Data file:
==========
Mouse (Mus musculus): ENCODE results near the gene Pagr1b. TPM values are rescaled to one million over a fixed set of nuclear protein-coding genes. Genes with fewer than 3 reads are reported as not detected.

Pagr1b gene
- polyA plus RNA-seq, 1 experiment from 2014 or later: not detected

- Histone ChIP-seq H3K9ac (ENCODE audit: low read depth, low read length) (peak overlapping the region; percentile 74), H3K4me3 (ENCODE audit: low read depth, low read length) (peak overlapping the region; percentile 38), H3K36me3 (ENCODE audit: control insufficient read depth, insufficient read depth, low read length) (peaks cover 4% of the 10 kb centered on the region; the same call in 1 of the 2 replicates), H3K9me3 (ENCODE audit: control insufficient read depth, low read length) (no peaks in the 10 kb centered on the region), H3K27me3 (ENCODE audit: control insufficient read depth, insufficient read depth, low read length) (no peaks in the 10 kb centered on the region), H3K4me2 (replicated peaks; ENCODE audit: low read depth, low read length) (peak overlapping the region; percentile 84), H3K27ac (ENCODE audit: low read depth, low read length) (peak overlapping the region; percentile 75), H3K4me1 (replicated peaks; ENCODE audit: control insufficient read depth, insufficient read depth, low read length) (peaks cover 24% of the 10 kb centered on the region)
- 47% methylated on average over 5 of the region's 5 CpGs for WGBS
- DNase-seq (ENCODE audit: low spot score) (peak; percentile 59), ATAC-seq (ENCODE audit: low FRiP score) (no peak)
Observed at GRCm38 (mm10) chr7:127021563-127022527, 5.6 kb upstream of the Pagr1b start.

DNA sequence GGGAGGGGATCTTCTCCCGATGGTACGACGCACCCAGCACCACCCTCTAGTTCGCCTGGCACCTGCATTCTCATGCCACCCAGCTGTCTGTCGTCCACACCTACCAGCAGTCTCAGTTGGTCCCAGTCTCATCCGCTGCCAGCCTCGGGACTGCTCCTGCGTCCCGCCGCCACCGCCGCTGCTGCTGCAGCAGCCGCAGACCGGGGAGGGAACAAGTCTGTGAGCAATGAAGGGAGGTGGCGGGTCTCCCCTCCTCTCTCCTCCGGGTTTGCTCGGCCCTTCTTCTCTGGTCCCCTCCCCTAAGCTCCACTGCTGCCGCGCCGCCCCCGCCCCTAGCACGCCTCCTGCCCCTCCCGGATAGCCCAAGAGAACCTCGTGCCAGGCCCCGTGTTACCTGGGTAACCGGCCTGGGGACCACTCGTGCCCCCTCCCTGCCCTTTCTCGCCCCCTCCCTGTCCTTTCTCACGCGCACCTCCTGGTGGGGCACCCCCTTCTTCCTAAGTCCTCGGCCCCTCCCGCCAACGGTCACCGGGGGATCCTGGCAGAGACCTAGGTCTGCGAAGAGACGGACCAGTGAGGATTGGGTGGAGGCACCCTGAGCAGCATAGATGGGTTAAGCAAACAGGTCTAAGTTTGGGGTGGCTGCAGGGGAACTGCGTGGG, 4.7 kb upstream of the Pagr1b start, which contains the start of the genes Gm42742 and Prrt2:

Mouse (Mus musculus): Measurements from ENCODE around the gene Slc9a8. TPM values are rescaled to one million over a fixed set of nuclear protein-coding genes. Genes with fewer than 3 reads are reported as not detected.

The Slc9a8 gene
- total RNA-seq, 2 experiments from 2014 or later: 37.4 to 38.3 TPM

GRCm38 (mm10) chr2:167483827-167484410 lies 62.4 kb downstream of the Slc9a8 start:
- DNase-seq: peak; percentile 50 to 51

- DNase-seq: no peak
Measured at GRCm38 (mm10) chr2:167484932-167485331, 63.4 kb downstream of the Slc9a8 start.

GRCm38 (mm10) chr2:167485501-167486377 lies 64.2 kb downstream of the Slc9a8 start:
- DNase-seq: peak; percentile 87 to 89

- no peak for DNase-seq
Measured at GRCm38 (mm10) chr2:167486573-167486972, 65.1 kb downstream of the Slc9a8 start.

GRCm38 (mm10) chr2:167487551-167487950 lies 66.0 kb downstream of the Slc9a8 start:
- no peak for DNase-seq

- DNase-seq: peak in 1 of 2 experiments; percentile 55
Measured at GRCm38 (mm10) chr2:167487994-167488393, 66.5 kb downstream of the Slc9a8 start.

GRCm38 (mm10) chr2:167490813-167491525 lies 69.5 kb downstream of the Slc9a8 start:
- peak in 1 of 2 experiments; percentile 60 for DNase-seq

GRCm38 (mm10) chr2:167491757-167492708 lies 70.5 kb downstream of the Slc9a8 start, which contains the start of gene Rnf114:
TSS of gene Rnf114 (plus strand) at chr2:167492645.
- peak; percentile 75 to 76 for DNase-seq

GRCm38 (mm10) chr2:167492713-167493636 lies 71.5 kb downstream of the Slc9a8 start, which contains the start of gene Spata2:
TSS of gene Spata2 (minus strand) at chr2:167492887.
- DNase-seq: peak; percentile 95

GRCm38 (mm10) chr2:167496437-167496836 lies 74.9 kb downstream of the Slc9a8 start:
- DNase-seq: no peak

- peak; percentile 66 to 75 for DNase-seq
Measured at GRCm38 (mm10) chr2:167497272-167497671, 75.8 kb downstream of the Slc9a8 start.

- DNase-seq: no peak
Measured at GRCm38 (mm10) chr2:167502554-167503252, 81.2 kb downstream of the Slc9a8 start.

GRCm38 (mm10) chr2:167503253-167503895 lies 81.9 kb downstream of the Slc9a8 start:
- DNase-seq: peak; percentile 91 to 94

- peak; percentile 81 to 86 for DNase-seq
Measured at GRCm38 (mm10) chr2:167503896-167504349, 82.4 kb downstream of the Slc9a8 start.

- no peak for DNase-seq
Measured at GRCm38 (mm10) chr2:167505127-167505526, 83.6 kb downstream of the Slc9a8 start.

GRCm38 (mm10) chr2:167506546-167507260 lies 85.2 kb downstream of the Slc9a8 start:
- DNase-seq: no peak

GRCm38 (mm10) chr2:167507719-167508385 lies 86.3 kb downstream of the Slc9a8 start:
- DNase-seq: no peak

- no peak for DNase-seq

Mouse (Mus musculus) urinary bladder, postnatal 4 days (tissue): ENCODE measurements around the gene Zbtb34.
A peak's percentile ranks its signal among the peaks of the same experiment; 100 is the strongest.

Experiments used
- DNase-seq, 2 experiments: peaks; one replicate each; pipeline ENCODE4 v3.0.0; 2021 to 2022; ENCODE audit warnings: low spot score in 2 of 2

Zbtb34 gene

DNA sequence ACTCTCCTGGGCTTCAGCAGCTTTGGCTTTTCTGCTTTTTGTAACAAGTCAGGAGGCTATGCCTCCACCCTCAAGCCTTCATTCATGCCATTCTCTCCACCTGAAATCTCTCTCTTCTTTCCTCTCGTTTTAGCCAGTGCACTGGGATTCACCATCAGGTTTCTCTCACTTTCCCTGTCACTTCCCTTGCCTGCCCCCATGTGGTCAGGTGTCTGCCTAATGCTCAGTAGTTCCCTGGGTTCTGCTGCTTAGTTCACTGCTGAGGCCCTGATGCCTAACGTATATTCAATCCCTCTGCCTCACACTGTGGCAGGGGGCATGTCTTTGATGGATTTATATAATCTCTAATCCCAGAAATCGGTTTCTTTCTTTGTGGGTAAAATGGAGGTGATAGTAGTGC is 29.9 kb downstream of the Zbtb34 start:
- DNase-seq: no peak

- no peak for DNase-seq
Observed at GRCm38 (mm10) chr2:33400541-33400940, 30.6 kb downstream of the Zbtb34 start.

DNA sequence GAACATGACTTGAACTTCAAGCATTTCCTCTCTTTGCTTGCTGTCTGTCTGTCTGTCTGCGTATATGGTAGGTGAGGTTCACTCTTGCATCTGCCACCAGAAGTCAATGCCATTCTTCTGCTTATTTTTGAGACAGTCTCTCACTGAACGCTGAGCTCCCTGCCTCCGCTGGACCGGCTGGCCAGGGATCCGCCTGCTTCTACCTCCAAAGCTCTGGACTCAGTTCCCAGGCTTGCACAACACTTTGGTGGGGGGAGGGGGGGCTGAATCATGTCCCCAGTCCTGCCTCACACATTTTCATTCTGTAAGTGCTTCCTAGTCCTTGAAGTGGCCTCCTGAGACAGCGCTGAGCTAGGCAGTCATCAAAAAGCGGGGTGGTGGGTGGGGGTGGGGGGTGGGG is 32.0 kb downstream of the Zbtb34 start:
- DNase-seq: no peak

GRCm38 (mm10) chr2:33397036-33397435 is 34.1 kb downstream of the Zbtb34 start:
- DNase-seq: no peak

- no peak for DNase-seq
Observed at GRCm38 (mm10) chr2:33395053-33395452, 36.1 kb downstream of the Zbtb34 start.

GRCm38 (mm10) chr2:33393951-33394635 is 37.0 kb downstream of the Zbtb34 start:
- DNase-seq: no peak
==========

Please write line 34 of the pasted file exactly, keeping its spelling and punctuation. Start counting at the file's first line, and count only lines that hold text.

- peak; percentile 66 to 75 for DNase-seq